Unsu & Niseishi
Kanryo Higaonna was born on March 10, 1853 in the district of Nishimura in the city of Naha, Okinawa. Son of Kanryo and Makomado. His father was a merchant trading food and clothes through the Ryukyu Islands. At the age of 10, Kanryo Higaonna Sensei started to work with his father, since his 2nd and 3rd brothers died at early age, and his 1st brother was weak and sick.
At the age of 14 he commenced his formal training in Chinese Kempo with Seisho Arakaki, who had studied the Fukien style. Unfortunately not too long after, his father died as the result of a fight. This shocked the young Higaonna so much that his thoughts were filled with a desire for revenge. This was when he decided to travel to China to learn the deadly martial arts to avenge his father’s death.
At that time, travelling to China was restricted only to merchants, students or government officials. Permission to travel was only granted by the King of Okinawa, and the only port of departure was the port of Naha.
Higaonna, with the help of the official Udon Yoshimura, obtained a permit to travel to Fuchow, China, as a student. He departed from the port of Naha in the year 1866, at the age of 15.
On his arrival in Fuchow, Higaonna was accepted in the Ryukyu Kan or lodge where all the students from Okinawa were living. After a year in residence he was introduced to the renowned martial arts instructor Ryu Ryu Ko (also known as Xie Zhongxiang). Ryu Ryu Ko Sensei earned his living making bamboo baskets, working from the ground floor of his house. At the time he taught martial arts to only to a small group of selected students.
Kanryo Higaonna was not permitted to train immediately, and had to follow the age-old custom of personal service to his master by attending the garden, cleaning and doing odd chores. After he had satisfied his master’s expectations, he was accepted as a disciple.
At first Kanryo Higaonna was instructed only in Sanchin kata. His motivation and dedication soon started to show, and as his skills progress he became a “uchi deshi” (live-in student). He moved out from the Ryukyu Kan and started to live and work at Ryu Ryu Ko’s bamboo shop. Training took place at night starting with the practice of Sanchin and was severe. He was introduced to the different traditional equipment such as chiishi (stone weights), ishi sashi (stone padlocks), nigiri game (gripping jars), tan (barbell) and muning (variation of makiwara).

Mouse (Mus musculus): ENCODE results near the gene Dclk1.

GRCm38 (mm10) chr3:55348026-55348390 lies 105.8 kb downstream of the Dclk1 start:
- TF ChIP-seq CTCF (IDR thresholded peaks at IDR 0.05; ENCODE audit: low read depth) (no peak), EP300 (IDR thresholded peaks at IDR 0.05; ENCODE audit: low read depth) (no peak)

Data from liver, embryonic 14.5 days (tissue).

The fame of Ryu Ryu Ko Sensei was widespread. He learned the martial arts in the southern Shaolin temple in the mountains of the Fujian Province. His teacher was a Court Official from the Dynasty. Ryu Ryu Ko Sensei also instructed Higaonna in the use of weapons such the Daito (long sword), Shuto (small sword), Sai and Bo. He also taught him herbal medicine. In few years Higaonna became Ryu Ryu Ko Sensei’s top student. Higaonna trained for 14 years in China. In 1881 he returned to Okinawa with the promise to his teacher than it would never abuse the skills he had learnt.
He settled back in the district of Nishimura in the City of Naha and like his father, in the past, became a merchant, travelling with his boat in between the islands of the Ryukyu chain. He began to teach a select group of students at his house. His instruction was very severe. In a short time he obtained the same good reputation that he had developed in Fuchow. It wasn’t too long before the King of Okinawa invited Kanryo Higaonna to teach him the martial arts.
In 1905 he was invited to teach his Naha-Te (Te from Naha) in the Naha Commercial School. The Principal wanted to teach the students the spiritual and moral aspects of the martial arts. This was an important breakthrough, not only for the recognition of the benefits of the practice but also because until then Te was taught as a martial art with the skill to kill.
After his research, Kanryo Higaonna, decided to make an important change in the Sanchin kata. Until then, Sanchin kata was practiced with open hands, so he started to teach it with close hands and slower breathing with the purpose of promoting the health benefits, rather than promoting lethal techniques at the school. Higaonna introduced the closed fist to emphasise the physical strength more than the ability to kill. Tradition also played an important role for this change because he noticed that a lot of young Okinawans, without any knowledge of martial arts, naturally stood with closed fists when they were going to fight. He continued to teach the original way that he learned in China to a few students at his dojo.
After 1905 Karate became a little more accessible to the general population. Up until then, Te was taught to a selected group of people.
Kanryo Higaonna Sensei passed away on 23rd December 1915 at the age of 62.
Grandmaster Chojun Miyagi was born on April 25, 1888 to an aristocratic family. They were in the import/export business, and owned two ships, which made regular trips to Mainland China, placing them among the wealthiest families in the area.
He began training in karate under Kanryo Higaonna at the age of 14, in 1902. Like his teacher before him, because of his great natural talent and fierce determination, he progressed very rapidly. The training was severe beyond belief at times but he practiced ever harder with an enthusiasm unmatched by any of the other students. Chojun Miyagi became "uchi deshi" (private disciple) of Kanryo Higaonna. He studied with his teacher for 14 years before his teacher’s death in 1915. That same year (1915) he journeyed to Fuzhou, China, the city where his teacher had studied the martial arts, to further his research. This was one of three trips he made to China during his lifetime.